Didier, Evelyne, Francois, and Jean at La Mothe
If you are interested in staying at La Mothe’s Bed & Breakfast:
Moreau Didier et Evelyne
8, Chemin de Bel Air – La Mothe
Languages: French, English, German
We arrived three days ago at La Mothe in Burgundy, France, the first of a number of farms we will visit over the next three months. It is owned by Evelyne and Didier Moreau, who along with their two young sons have lived here since 1998; five years ago they started a two-room bed and breakfast. The property has been in Didier’s family for more generations than he can count.
Around the farm the landscape is an expanse of low rounded hills patched with wheat fields and dense sections of forest. The farm itself has a few small vegetable gardens, a fruit orchard, chickens, goats and donkeys. We are a short distance from the city of Joigny, and only about 30km from Chablis, home of one of the world’s most famous chardonnay-based wines.
Didier had emailed us shortly before our arrival that during our stay they would be hosting a party with some friends that would last about three days. I considered it a good sign that we were going to a place where parties were measured in days instead of hours. As it turns out, the party is in celebration of their 7th wedding anniversary, and over fifty friends, family, and children have come to camp out, play, and feast. Tents are spread out across the lawns, and some of Didier and Evelyne’s closest friends will stay for the entire week.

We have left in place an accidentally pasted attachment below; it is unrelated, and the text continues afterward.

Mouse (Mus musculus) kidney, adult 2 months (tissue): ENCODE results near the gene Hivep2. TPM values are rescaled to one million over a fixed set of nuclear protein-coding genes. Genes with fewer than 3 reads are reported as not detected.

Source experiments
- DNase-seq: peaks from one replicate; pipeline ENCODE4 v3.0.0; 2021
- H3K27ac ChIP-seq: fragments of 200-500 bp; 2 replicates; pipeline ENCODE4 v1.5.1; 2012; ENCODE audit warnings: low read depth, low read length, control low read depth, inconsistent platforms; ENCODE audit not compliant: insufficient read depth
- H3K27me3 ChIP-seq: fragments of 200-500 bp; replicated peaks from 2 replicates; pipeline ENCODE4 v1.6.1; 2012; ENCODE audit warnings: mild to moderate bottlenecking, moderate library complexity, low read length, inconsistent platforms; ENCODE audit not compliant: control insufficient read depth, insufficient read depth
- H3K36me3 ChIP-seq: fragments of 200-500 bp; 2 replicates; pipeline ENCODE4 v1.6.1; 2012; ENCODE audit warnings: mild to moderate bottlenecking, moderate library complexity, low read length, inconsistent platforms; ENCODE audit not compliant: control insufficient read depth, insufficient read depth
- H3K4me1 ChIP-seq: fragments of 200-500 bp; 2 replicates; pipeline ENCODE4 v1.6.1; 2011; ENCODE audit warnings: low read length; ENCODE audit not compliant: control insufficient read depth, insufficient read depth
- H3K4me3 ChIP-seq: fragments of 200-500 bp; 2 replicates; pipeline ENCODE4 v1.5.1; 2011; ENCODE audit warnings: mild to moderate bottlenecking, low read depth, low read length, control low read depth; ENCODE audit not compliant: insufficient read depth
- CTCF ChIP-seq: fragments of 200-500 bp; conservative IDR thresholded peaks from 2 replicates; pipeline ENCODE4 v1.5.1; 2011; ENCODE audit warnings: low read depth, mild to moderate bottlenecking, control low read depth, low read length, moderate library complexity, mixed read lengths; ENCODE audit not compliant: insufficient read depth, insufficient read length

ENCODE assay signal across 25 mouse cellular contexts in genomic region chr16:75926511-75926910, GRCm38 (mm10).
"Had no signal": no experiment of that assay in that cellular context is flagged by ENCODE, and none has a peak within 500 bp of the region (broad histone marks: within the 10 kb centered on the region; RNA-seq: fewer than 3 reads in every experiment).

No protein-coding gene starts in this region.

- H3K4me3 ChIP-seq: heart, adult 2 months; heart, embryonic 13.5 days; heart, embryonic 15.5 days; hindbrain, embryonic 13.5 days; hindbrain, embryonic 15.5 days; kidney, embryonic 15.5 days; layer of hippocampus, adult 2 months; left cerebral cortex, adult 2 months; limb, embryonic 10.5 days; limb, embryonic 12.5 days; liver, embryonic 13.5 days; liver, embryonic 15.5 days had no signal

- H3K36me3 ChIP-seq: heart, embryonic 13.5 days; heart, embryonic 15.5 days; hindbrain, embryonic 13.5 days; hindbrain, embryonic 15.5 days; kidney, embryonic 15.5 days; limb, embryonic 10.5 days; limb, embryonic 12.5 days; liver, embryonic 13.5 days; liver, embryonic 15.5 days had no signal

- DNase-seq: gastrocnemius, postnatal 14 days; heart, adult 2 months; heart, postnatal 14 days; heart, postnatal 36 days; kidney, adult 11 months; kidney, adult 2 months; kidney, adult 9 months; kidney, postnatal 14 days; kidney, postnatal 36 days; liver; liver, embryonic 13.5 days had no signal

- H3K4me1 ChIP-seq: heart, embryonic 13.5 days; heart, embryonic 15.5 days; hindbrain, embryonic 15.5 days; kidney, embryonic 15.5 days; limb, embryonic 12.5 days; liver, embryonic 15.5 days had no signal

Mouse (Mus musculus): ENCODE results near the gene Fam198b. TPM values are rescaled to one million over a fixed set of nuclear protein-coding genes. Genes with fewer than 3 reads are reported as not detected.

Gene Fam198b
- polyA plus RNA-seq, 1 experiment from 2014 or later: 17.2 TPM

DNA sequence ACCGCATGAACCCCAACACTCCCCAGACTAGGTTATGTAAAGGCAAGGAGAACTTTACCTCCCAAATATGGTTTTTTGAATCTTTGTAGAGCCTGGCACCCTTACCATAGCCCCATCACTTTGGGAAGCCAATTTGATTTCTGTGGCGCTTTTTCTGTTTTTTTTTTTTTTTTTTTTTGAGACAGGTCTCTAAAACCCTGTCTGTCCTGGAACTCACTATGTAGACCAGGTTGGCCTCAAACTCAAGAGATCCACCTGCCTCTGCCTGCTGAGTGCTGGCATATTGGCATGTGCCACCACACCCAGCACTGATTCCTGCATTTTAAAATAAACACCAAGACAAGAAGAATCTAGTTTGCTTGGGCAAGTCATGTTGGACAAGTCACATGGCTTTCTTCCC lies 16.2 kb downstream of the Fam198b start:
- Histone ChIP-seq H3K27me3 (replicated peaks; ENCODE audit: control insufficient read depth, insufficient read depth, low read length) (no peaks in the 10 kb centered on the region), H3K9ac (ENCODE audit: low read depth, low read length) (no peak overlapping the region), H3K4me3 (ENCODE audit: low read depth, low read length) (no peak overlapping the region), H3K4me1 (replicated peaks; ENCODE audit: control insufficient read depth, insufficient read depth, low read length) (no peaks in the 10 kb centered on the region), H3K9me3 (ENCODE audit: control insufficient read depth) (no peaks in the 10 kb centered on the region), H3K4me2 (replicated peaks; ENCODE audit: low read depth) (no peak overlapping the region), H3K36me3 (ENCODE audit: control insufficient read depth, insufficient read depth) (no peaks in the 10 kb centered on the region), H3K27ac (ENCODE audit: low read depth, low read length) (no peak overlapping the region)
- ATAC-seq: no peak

Most of our work has been for the party. I’ve been able to lend a hand in the kitchen, which is especially great because Evelyne used to teach cooking and has a true love of food. Vanessa added her talents by singing two Cuban songs by Lecuona and some Spanish Boleros for everyone the other night. Plus, we are lucky enough to be working with two other wwoofers, Ginia from Canada and Janine from Australia (pictured below from right), who are both a pleasure to know and work with.
The party has been cause for endless good eating, with wall-to-wall spreads of homemade charcuterie, cheeses and desserts. The cheese boards alone took up two full tables, stocked with ripe, soft-rind wheels including epoisses, langres, reblochon, and soumaintrain, and harder varieties such as abondance, tomme de savoie, and ossau-iraty. The cheese board pictured below is only about half of what was served the evening before.
Didier’s father raises deer at his nearby farm and makes a variety of charcuterie from the meat, some of which was served, as well as his own cold smoked salmon. Evelyne’s father contributed homemade andouille sausages, which were terrific. Because of the festivities, the more typical European moderation in eating seems to have been thrown to the wind, with one large meal seeming to follow right on the last one’s heels. It’s hard to admit, but I’m starting to feel like I may need to sit one out to digest. Or maybe I’ll have one more piece of the epoisses.